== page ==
Creating your career isn’t what it used to be. For decades, you could work diligently, pay your dues, learn the ropes, and move up the career ladder. There was a beautiful wedding cake of promotion possibilities – from lead worker to manager, to supervisor, division director, vice-president and beyond.
Then things changed. The career ladder went the way of the flip phone and the slide rule. (Ask your parents about the slide rule.)
Businesses are running lean and mean. You’re hired for a gig or the run of a project, with no promises. You may be assigned to another project, or a pink slip may be on its way.
So how do you go about creating your career, and coming out on top in the gig economy?
Creating Your Career: A Strategic Approach
- Have a vision for your career. This will change, probably dramatically, during your professional lifetime, but at every point along the way, have a vision of where you want to be.
- Maximize learning in your current gig. If you’re working with a new division or serving a new industry, ask questions and learn as much as you can. You never know when there will be the perfect opportunity for someone who has some familiarity with gemology or ethnomusicology. And if nothing else, you can either fascinate or bore your colleagues to death at the local bar.
- Assess your employer. Beyond your current job, what are the opportunities for your career? Are there opportunities for promotion or professional development? Promotion moves your career up the ladder, and opens the way for future promotion. Professional development, including additonal responsibilities and new skills, can position you for future promotion.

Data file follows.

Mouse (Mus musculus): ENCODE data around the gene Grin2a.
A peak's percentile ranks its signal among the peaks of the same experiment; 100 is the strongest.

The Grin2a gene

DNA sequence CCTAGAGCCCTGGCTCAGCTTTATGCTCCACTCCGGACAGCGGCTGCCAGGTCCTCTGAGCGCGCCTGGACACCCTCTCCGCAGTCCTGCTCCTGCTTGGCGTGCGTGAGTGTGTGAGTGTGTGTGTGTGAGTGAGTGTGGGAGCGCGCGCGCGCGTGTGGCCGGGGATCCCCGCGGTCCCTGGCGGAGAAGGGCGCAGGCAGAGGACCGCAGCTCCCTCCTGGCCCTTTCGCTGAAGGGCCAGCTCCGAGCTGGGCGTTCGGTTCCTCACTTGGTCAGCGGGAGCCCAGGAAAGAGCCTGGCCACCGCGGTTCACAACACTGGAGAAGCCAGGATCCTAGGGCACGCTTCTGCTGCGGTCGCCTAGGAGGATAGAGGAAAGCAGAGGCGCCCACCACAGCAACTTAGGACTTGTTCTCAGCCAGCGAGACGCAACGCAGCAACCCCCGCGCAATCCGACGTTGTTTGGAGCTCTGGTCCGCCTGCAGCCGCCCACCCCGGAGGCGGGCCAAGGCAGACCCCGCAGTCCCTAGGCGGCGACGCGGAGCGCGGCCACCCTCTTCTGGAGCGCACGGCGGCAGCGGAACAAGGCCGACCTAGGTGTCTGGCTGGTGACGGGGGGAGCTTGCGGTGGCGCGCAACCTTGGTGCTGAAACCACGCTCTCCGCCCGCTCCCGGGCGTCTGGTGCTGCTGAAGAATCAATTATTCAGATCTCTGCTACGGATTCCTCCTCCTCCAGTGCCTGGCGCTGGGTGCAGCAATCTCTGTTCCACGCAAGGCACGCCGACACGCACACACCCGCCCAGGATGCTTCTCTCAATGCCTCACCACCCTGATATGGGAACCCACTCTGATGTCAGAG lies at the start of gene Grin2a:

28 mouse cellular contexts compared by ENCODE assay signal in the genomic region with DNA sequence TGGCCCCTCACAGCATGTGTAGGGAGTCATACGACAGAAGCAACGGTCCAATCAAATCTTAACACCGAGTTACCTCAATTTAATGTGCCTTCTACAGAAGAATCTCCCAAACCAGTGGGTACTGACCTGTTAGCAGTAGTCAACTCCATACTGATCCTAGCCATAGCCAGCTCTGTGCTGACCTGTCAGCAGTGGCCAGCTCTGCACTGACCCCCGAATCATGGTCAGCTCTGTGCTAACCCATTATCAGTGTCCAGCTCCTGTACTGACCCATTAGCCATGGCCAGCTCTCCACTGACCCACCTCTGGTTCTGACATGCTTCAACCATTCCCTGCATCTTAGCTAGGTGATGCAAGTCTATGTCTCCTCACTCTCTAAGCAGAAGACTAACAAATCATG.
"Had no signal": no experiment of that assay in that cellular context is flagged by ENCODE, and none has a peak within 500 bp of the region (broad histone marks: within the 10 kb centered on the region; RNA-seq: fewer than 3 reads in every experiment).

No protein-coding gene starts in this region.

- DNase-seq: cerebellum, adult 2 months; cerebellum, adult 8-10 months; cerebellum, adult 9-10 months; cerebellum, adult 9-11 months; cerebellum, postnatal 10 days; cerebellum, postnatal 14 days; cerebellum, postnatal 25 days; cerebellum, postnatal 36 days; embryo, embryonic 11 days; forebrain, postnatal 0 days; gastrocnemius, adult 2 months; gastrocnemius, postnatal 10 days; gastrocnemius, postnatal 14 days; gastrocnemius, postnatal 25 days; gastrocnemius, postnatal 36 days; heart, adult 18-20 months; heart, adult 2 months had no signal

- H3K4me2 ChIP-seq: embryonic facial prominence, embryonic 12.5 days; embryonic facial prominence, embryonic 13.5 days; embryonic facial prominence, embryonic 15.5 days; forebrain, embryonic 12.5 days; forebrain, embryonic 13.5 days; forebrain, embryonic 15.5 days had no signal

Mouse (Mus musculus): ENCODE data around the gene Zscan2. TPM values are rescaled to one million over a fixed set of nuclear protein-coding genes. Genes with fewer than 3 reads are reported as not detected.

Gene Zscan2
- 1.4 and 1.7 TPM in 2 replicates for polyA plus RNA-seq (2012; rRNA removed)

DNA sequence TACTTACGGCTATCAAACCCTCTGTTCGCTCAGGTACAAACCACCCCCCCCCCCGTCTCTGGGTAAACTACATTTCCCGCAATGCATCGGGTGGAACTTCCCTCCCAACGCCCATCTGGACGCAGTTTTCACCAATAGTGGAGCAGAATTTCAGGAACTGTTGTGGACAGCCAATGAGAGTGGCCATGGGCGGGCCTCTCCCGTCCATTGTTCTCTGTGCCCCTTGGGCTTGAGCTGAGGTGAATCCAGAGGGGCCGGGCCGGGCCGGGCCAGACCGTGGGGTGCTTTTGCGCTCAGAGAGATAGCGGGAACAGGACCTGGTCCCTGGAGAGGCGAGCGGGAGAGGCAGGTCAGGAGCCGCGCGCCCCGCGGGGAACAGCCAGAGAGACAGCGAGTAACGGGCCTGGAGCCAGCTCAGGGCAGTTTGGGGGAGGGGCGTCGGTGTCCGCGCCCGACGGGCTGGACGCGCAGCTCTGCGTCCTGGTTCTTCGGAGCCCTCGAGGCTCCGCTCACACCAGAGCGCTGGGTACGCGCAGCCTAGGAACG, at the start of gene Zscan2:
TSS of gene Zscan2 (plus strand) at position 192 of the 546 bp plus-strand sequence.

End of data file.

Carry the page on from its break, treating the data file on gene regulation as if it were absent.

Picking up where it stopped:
- Be open minded about potential opportunities with your current employer. You may never have considered working with numbers, but an opportunity in the accounting department might uncover a hidden talent, or be a great asset later in your career. On the other hand, if you give it a try and hate every minute, at least you’ve learned something about yourself.
- Be attuned to developments in the marketplace and in your field. What skills will be needed in the future? Will there be a need for professionals who can speak French, or who have an advanced degree in economics? Acquiring the right skills now might give you a competitive edge for future opportunties.
- Develop a strong professional network. Your network connections can alert you to new job opportunities as well as changes in the industry, the economy or business. Share your knowledge and expertise, and benefit from the knowledge and expertise of others.
- Be ready for the unexpected. You may think your position is stable, only to find your services are no longer needed. Keep your resume updated and keep a record of your work accomplishments. Tap into your professional network and be ready to move quickly should the unexpected occur.
- Know when to stay and when to go. Consider all factors and make your decision based on both short and long term personal and professional goals and priorities.
Creating your career takes focus and planning. Make the investment in time and effort, and set yourself up for professional success.
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